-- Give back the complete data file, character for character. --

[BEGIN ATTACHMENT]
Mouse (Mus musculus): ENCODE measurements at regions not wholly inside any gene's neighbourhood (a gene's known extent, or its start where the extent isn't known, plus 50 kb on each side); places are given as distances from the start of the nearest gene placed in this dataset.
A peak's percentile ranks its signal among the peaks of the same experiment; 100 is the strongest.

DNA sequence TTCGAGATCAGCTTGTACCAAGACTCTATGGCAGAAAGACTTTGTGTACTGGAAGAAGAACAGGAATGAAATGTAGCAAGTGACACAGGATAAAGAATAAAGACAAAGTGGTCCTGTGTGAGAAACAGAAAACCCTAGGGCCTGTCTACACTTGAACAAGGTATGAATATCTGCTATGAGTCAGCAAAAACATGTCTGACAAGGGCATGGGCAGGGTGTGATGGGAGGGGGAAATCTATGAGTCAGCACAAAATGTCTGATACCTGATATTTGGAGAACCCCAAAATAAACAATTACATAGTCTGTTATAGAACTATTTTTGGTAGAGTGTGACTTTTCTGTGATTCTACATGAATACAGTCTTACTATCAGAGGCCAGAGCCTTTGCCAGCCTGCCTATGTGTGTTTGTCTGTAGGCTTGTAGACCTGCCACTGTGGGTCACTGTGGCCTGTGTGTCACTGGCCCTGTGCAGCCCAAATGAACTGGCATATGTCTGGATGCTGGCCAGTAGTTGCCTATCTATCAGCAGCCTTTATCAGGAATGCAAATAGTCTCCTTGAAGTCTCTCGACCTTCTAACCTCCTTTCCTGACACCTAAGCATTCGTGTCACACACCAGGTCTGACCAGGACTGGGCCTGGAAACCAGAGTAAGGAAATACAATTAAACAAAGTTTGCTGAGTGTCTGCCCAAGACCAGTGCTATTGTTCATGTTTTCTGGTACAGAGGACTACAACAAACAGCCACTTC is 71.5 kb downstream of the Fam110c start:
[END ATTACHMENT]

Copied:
Mouse (Mus musculus): ENCODE measurements at regions not wholly inside any gene's neighbourhood (a gene's known extent, or its start where the extent isn't known, plus 50 kb on each side); places are given as distances from the start of the nearest gene placed in this dataset.
A peak's percentile ranks its signal among the peaks of the same experiment; 100 is the strongest.

DNA sequence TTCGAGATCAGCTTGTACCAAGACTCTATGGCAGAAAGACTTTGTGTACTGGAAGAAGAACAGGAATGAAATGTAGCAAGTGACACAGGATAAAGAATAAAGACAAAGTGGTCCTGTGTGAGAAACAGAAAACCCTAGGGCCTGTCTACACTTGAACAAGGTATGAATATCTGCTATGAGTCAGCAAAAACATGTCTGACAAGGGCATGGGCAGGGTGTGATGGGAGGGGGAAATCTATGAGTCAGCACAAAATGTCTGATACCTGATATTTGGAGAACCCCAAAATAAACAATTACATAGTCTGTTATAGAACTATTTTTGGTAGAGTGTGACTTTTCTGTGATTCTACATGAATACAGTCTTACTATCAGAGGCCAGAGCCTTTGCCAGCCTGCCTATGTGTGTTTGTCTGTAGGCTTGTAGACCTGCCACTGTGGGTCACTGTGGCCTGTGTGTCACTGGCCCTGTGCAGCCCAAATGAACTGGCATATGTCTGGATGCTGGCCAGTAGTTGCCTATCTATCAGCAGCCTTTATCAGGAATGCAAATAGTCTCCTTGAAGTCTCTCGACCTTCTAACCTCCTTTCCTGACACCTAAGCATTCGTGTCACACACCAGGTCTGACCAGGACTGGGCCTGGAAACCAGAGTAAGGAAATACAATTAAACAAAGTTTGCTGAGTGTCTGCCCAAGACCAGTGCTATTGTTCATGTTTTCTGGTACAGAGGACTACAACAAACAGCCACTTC is 71.5 kb downstream of the Fam110c start: